The only thing that you need to do is ensure that you start with a good biological filtration system and that you maintain it. Three conditions are needed in order to establish biological filtration and develop a healthy colony of beneficial bacteria:
There needs to be a place for the bacteria to grow. Bacterial will grow on any porous surface in your tank; on the gravel bed; the replaceable carbon cartridge, wheel, plate or sponge in your power filter; on the bio media in your canister or wet/dry filter; or on the sand in a fluidized bed filter.
The water must be oxygenated. Bacteria needs oxygen to reproduce and grow. An aquarium with proper aeration of the water and good water flow over the beneficial bacteria, will provide sufficient oxygen to maintain the beneficial bacteria. There must be a source of food (ammonia) for the bacteria. Any tank with fish or plants will provide sufficient food. The filtration system must circulate the ammonia carrying water over the beneficial bacteria for them to eat.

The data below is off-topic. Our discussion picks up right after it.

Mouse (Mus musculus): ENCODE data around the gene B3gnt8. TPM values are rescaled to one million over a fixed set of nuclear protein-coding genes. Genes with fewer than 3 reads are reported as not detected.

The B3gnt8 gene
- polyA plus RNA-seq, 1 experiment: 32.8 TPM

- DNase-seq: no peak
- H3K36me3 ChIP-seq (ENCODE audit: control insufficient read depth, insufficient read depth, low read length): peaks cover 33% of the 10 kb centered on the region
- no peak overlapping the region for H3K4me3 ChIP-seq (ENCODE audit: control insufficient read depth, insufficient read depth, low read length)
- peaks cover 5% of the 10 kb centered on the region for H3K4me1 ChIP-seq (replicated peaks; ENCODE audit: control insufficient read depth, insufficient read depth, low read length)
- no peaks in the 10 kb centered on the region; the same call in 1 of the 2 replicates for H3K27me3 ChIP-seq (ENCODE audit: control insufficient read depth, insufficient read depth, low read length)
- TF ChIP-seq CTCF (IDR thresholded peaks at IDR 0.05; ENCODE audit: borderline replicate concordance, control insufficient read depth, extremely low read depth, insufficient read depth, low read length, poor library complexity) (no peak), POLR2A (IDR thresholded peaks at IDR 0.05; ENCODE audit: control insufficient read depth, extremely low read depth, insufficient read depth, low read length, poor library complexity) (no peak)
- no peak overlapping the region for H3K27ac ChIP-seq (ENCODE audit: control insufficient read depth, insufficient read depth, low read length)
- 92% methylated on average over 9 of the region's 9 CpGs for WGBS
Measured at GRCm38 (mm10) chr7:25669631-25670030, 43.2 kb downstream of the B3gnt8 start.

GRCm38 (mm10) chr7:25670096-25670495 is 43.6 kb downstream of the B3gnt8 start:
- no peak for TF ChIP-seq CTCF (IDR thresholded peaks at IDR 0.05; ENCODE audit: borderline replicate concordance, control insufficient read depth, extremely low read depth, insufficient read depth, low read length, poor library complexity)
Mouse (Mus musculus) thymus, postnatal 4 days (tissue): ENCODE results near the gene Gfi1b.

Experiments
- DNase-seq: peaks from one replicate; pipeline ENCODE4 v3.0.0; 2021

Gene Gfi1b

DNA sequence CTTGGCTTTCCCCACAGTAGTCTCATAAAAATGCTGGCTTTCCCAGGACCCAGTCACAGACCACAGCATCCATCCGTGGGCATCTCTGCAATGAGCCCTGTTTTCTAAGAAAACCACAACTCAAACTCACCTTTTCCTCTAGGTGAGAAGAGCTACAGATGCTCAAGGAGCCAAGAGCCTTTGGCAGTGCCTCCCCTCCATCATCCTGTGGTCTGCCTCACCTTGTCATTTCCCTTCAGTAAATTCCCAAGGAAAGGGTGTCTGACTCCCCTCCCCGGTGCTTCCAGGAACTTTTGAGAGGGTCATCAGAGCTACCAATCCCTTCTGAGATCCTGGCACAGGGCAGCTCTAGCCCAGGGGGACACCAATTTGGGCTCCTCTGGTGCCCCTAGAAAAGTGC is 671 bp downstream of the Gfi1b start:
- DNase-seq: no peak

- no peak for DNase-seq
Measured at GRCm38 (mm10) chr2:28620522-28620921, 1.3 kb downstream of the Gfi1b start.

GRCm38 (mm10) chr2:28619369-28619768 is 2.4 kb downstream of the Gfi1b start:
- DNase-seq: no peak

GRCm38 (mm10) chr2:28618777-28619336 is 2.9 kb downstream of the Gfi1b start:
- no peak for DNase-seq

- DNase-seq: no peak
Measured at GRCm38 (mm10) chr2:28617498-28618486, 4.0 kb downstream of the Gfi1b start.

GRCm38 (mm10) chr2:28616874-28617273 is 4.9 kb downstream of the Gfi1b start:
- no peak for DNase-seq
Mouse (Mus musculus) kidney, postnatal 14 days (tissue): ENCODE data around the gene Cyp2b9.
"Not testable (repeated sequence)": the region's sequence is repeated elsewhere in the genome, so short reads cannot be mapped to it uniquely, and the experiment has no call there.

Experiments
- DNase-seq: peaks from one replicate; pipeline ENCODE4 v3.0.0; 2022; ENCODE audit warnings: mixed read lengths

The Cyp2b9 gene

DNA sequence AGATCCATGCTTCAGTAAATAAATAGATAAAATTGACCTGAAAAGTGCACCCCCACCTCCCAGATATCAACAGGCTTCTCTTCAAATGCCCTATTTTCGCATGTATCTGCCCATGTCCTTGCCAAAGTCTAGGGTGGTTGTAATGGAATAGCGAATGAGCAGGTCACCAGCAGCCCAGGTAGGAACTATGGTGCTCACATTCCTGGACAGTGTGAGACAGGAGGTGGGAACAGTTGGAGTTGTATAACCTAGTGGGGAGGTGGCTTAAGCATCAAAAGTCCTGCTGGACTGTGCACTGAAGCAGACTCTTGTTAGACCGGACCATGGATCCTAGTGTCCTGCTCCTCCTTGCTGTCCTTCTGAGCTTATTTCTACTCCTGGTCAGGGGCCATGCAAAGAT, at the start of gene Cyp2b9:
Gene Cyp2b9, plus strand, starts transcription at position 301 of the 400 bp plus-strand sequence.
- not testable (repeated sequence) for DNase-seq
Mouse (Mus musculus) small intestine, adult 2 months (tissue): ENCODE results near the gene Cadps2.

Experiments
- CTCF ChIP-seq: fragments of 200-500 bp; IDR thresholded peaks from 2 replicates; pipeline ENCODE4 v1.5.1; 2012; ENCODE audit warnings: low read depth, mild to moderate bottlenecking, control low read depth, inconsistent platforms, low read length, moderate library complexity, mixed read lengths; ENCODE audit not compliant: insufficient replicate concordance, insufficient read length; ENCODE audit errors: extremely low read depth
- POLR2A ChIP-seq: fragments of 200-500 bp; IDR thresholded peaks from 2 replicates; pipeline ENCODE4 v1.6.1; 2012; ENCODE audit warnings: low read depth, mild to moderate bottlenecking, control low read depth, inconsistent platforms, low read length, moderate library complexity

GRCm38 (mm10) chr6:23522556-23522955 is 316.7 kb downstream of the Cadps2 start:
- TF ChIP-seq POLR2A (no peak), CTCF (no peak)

What choices do I have in filtration systems for my aquarium? A variety of methods are used to filter an aquarium. All the common methods incorporate all 3 elements of an effective filtration system — mechanical, biological and chemical filtration. The most common methods are:
Undergravel filters in which a slotted plate under the gravel bed is used to provide continuous circulation of the aquarium water (either by introducing a stream of air bubbles into the lift tube or using a powerhead to pump the water) down through the gravel and up through a lift tube back into the tank. Biological filtration occurs as beneficial bacteria living in the gravel neutralize ammonia and nitrites as the water passes through the gravel bed.
Mechanical filtration occurs as the floating particles are forced onto the gravel bed and trapped. When using an undergravel filter it is essential that the gravel be vacuumed thoroughly on a regular basis to remove the trapped particles of food and other waste.